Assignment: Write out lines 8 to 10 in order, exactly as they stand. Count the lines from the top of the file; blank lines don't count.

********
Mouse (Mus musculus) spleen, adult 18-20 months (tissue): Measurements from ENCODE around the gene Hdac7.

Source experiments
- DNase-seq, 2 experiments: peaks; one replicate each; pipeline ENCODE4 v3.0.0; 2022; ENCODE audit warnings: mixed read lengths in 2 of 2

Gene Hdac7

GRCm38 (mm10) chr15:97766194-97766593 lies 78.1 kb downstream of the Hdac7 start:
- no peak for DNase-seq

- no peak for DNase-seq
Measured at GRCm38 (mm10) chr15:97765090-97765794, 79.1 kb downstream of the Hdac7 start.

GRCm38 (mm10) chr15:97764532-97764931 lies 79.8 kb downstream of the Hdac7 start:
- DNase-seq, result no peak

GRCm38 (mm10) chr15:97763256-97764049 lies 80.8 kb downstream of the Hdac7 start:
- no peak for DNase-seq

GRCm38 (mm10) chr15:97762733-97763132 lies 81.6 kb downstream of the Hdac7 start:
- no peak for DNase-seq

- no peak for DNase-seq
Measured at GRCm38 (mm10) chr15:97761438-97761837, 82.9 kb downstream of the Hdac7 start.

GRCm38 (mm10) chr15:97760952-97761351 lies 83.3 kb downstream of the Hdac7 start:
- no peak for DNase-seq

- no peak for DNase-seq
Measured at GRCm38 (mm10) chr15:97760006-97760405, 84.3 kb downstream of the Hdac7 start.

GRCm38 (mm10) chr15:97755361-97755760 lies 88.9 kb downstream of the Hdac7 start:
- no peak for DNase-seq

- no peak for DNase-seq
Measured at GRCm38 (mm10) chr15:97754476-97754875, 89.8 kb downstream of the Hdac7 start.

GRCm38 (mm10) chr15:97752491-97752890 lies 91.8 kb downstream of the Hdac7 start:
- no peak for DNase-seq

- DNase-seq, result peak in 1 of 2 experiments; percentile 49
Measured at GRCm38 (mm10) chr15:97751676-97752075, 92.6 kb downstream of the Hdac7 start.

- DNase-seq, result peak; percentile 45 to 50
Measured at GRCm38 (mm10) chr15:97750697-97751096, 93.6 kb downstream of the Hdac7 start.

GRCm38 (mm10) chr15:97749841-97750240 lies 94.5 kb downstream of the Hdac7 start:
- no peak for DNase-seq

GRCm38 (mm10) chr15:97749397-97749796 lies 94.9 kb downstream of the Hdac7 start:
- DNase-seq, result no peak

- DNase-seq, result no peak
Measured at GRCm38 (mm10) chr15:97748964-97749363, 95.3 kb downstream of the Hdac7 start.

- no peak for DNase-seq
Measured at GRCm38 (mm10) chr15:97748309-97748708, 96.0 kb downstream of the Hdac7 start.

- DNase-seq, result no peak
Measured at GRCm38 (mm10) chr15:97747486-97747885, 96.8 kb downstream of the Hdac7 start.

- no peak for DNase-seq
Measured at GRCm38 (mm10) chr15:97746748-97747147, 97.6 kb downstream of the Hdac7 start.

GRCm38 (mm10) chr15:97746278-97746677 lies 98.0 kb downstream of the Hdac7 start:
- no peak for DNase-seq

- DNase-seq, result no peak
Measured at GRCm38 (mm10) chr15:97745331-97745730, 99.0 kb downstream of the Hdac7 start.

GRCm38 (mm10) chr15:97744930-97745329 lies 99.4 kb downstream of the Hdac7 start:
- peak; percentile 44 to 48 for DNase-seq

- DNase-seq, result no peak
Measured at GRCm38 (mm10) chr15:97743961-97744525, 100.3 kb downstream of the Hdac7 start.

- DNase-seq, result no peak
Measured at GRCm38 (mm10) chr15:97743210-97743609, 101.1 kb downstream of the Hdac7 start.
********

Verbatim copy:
Measured at GRCm38 (mm10) chr15:97765090-97765794, 79.1 kb downstream of the Hdac7 start.

GRCm38 (mm10) chr15:97764532-97764931 lies 79.8 kb downstream of the Hdac7 start:
- DNase-seq, result no peak